close menu

Get Free Info

5 Things to Know If You're Adopted

A Helpful Guide for Adoptees

As an adoptee, you know that life is not one-dimensional. There are happy moments as well as sad ones. There are times of celebration and times of grief. Although you may already know this, it can be difficult to keep this in mind as you move through life as someone who is an adopted child.

Because adoption is such a complex experience, there are some important things that you should know when you’re an adoptee. That’s why we have created this detailed list of five things to know if you’re adopted.

If you have any questions as you’re reading, then we are here to answer them for you. You can contact us online to get free adoption information now.

1. Identity Is Important

You likely already know this as someone who is adopted, but an “adopted definition” is when someone who isn’t biologically related to a child takes legal parental rights over them. Because of this, it’s common for some adoptees to struggle with their identity.

That’s why open adoption is often so beneficial for everyone involved, especially the adopted child. If your birth parents have an open relationship with your family, then you can always speak with your birth mother about your identity, ethnicity and cultural background.

But, if you were in a closed adoption, then this process can be more difficult. Depending on where you live, you may be able to access your adoption records and learn more about your birth family. We have a full guide on how to obtain your adoption records, too.

2. Emotions Are on a Spectrum

People who are adopted experience many different emotions. Adoption is complex, and, in turn, that entails plenty of complex emotions. You might feel grateful to your birth mother for doing the best she could. You might also feel a deep sense of love for your adoptive family.

On other days, you might feel a sense of grief or loss for your birth family. You may ponder over why you were placed for adoption. There could be confusing feelings about your adoptive family, too.

Although open adoption can help with the emotions of adoption connected to identity, that doesn’t take away from the fact that you will experience both the ups and downs of being adopted. And that’s OK. You have the right to feel whatever you need — and your feelings are valid.

3. Medical History Is Crucial

Just as it’s important to establish a sense of identity, open adoption also gives you the opportunity to learn about your medical history. If you learn about your birth family’s medical history and your own, then it can be a life-saver down the line. This is critical information to have for the long term.

This is yet another reason why open adoption is so beneficial for an adopted child. Staying updated on your health is vital to a long, fulfilling life. Also, if you are planning on having children yourself, then you may need your medical history not only for your own health but also for your future children.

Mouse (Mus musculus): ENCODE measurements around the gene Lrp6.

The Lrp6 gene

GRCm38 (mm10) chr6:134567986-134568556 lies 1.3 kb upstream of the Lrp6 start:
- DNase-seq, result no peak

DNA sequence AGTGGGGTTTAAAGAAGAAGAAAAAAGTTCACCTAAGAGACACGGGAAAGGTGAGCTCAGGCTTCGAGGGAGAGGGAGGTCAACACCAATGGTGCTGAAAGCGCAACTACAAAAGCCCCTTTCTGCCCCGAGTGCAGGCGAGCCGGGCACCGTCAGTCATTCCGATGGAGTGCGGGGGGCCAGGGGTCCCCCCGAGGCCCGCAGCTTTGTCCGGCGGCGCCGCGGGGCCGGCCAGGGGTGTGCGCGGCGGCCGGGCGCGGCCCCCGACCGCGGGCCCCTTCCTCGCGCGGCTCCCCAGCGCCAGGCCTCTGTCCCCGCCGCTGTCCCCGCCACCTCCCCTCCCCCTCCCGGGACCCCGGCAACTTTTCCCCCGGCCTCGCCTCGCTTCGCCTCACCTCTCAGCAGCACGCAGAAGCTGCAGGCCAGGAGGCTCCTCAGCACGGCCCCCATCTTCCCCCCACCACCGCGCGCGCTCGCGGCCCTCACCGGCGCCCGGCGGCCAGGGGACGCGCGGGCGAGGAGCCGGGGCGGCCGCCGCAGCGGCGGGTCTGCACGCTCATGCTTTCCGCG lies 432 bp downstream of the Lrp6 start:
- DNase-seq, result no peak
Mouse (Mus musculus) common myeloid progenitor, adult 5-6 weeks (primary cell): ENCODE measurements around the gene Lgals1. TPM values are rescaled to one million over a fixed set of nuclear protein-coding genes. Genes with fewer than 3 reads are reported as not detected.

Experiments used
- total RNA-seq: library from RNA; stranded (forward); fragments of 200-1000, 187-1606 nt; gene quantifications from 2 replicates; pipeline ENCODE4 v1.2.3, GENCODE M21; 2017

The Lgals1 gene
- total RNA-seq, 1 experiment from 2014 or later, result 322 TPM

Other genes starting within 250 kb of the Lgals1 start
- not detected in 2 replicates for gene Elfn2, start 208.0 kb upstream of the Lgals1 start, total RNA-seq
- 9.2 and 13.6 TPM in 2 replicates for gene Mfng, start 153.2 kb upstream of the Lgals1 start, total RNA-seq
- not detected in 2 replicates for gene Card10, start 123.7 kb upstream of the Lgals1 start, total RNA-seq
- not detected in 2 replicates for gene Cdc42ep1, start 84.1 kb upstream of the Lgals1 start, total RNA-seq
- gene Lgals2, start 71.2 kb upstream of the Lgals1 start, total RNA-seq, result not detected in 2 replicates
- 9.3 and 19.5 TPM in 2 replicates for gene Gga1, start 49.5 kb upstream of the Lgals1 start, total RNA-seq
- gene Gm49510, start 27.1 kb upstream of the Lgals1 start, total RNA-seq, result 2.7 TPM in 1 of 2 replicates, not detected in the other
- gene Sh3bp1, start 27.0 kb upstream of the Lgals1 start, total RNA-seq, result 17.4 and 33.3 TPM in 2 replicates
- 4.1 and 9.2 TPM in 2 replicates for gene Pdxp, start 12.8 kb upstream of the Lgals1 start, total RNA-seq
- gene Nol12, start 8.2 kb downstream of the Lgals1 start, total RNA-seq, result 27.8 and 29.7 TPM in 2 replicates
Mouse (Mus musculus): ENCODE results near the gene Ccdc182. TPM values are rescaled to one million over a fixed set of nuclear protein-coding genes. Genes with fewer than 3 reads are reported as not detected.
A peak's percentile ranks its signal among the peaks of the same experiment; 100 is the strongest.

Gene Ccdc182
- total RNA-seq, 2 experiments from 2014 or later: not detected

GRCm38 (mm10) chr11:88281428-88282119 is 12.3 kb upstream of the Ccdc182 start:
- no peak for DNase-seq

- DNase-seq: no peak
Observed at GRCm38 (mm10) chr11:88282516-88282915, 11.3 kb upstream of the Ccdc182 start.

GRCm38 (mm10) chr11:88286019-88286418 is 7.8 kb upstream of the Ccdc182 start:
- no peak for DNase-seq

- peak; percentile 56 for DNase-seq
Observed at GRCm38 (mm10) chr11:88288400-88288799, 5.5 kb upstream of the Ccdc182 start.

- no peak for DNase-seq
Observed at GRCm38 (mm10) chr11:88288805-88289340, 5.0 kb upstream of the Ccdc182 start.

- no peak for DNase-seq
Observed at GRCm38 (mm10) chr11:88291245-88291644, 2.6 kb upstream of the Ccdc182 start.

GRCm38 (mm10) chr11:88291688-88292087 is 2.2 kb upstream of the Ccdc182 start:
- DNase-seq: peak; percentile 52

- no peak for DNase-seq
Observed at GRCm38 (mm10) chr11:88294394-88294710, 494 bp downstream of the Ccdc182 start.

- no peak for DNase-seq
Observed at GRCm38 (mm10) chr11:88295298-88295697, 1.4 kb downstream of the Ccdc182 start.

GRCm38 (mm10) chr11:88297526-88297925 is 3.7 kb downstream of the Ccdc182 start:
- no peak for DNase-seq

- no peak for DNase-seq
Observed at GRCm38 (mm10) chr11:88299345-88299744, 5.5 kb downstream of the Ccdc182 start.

If your adoption was open, you can request this information. If it was closed, you can begin seeking this information by contacting the professional who facilitated your placement.

4. You Are Not “Stuck in the Past”

It’s normal for people who are adopted to be curious about their history. If someone ever disparages you for wanting to learn more about your adoption story, then pay them no mind. There is absolutely nothing wrong with wondering about your past. It can provide a lot of clarity and closure for people who are adopted. Learning about the past is one way that everyone, not just adoptees, can better understand the present and the future.

In a closed adoption, adoptees are often left with many more questions. This lack of information may lead you to seek out the answers even more. By educating yourself about your history and heritage, you are not “stuck in the past.” Rather, you are establishing an important sense of self.

5. Adoption Is not “Giving Up”

Adoption is a selfless, heroic and brave decision made out of love for the adopted child. Sadly, a common phrase that people use when they talk about adoption is “giving a baby up for adoption.” Although they likely mean no harm when they say this, this phrase is wildly inaccurate. Birth parents don’t “give up” by choosing adoption. Instead, they are giving you a life of love and opportunity.


If you have any more questions about what it means to be adopted, then we are here to answer them for you. You can contact us online whenever you need us to get more free information now.

Information available through these links is the sole property of the companies and organizations listed therein. American Adoptions provides this information as a courtesy and is in no way responsible for its content or accuracy.

Request Free Information